Defendants swear that Ms. Brown told them that plaintiff did not let her pick up her clothes on Sept. 30, though this was not mentioned in the arrest report. Without dispute, Ms. Brown did tell the 911 operator that plaintiff would not permit her to pick up her belongings.

Ms. Brown was arrested for breaking the window, and plaintiff was arrested for assault. The charges against both plaintiff and Ms. Brown were dismissed at arraignment.

The issue is whether probable cause existed to arrest plaintiff. As Weinstein explained: “[I]t is not relevant whether probable cause existed with respect to each individual charge, or, indeed, any charge actually invoked by the arresting officer at the time of arrest. Jaegly [v. Couch], 439 F.3d [149] at 154 (emphasis added).” Slip op. 5-6. This approach recognizes that police act “under pressure of a quick decision in the field.” Slip op. 6.

Here, the officers were entitled to “qualified immunity” because plaintiff’s arrest was arguably based on probable cause: “The officers reasonably relied on Ms. Brown’s claim and arrested [plaintiff]. She claimed that he would not return her belongings. This is sufficient to support probable cause for larceny.” Slip op. 9. Though plaintiff’s version was that he was merely telling Ms. Brown “[n]ow is not a good time,” the officers could reasonably accept Ms. Brown’s version of events and find a “refusal” to return property.

The court noted that plaintiff had acted as a reasonable citizen during the incident. Even so, the officers acted reasonably as well.

Discipline—Merchant Marine Academy

In Doe v. United States Merchant Marine Academy, 18 CV 1870 (EDNY, Apr. 20, 2018), Judge Bianco denied plaintiff’s motion for a preliminary injunction, finding that he had failed to show a likelihood of success on the merits of his Administrative Procedure Act (APA) and Fifth Amendment due process claims challenging his suspension from the Academy.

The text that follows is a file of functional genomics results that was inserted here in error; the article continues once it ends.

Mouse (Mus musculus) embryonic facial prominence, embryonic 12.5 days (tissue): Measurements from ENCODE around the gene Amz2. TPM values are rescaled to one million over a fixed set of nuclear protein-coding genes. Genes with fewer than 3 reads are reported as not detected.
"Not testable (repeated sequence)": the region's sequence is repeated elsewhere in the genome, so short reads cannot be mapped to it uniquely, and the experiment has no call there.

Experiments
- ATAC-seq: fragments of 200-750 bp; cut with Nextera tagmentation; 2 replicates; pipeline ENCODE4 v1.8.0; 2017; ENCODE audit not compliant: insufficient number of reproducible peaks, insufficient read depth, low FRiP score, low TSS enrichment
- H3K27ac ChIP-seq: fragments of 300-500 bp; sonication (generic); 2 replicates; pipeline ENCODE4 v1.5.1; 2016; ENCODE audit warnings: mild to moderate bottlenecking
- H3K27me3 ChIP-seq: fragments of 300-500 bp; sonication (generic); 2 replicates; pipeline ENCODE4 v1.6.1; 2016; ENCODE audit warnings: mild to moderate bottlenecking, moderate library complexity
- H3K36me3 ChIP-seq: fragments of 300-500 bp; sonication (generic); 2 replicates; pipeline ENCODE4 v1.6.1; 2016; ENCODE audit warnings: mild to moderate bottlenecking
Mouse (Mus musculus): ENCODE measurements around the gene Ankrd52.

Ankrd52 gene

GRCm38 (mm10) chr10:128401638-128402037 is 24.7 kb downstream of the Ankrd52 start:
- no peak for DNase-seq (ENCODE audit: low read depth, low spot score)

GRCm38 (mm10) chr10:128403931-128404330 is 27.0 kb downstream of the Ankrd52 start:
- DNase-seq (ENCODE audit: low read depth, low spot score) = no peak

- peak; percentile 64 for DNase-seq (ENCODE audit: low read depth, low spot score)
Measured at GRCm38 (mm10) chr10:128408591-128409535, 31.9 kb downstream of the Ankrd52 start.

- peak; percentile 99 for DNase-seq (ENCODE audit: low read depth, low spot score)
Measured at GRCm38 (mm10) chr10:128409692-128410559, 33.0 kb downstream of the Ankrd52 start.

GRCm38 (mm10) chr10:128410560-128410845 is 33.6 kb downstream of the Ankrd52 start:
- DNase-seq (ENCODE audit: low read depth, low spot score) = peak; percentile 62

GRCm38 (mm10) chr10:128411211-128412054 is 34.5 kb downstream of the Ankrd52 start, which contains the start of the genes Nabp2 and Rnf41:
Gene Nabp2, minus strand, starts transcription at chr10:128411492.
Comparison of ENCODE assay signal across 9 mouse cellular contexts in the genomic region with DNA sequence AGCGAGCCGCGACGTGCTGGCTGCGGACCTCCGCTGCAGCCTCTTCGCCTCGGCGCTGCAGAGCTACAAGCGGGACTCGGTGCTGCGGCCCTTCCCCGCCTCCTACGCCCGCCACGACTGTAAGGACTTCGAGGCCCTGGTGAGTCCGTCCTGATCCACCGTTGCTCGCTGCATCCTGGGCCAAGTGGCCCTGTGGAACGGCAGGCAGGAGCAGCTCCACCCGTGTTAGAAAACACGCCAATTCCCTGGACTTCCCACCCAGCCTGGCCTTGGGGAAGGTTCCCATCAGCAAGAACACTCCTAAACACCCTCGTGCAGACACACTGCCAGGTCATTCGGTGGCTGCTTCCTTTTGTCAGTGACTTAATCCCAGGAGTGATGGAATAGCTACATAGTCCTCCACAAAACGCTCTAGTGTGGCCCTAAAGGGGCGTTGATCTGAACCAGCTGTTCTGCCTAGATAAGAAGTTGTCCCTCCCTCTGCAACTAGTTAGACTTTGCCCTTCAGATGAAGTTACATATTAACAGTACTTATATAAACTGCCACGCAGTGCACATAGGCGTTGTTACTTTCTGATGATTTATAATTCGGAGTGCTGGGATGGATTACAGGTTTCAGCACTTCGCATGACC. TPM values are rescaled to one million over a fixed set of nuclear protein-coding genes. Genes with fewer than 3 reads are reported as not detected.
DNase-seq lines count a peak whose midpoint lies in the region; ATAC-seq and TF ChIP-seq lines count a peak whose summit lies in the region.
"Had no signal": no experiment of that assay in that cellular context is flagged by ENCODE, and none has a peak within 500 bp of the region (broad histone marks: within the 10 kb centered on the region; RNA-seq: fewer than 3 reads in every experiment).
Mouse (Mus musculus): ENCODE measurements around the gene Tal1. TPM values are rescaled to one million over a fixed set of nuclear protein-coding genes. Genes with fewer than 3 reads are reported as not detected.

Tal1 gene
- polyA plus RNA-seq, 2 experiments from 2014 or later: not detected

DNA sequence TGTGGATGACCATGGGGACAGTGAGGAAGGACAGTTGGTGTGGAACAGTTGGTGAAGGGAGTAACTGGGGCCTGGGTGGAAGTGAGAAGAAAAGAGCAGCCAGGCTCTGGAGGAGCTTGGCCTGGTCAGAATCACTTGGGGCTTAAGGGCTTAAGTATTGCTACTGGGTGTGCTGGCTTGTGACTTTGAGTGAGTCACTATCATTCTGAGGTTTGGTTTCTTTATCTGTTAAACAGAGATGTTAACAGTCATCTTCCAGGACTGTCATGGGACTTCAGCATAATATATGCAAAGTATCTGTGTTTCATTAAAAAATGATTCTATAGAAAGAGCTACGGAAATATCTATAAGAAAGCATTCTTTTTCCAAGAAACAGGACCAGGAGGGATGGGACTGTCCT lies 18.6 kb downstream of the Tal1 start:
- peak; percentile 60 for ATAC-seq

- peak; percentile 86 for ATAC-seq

Plaintiff sued the Academy to compel it to reinstate him so that he could complete his courses, sit for licensing exams and graduate, after a disciplinary proceeding arising from a sexual encounter with an inebriated woman had resulted in his suspension for the remainder of the academic year. Plaintiff alleged that the hearing and resulting suspension violated (a) the Academy’s rules under the APA, and (b) procedural and substantive due process.

The APA entitled the Academy to deference in interpreting its sexual harassment, dating violence and sexual assault policies. Under those policies, the superintendent’s hearing here was authorized for disciplinary proceedings involving sexual assault charges; plaintiff’s opportunity to cross-examine the complainant through written questions was sufficient; and the standard for determining that complainant was too intoxicated to give lawful consent was met.

In Judge Bianco’s view:

[T]he Superintendent followed the Academy’s procedures and considered all of the evidence during both phases of the proceedings in arriving at his decisions, and there is simply no basis to conclude that his actions or decisions were arbitrary or capricious. Plaintiff has, therefore, failed to demonstrate a likelihood of success on the merits of the APA claim.

Slip op. 24.

Plaintiff also did not show that he was deprived of due process. As to dismissal of a cadet, procedural due process requires “that he be given a fair hearing at which he is apprised of the charges against him and permitted a defense.” Slip op. 25. Plaintiff had a fair hearing. Given the strong presumption that the superintendent was impartial, plaintiff “failed to demonstrate a likelihood of success in showing that the Superintendent had a bias toward plaintiff that rendered him unable to perform his function as a fair and impartial decision-maker.” Slip op. 28. The charges gave adequate notice for due process.

Plaintiff also challenged the way the hearing was conducted. Judge Bianco found that: (1) students are not entitled to representation at non-criminal proceedings and plaintiff was allowed to have an attorney present; (2) plaintiff was not prejudiced by the “tiring” length of the hearing; (3) the superintendent did not undermine plaintiff’s case by limiting the time for his opening or questioning witnesses; (4) the superintendent’s credibility determinations were supported by the record; and (5) plaintiff did not have the right to inquire into complainant’s sexual activities.

Finally, plaintiff failed to demonstrate a violation of substantive due process, because he could not show that the government action was so egregious as to shock the conscience. Slip op. 31-32.

Harvey M. Stone and Richard H. Dolan are partners at Schlam Stone & Dolan. Bennette D. Kramer, a partner of the firm, assisted in the preparation of the article.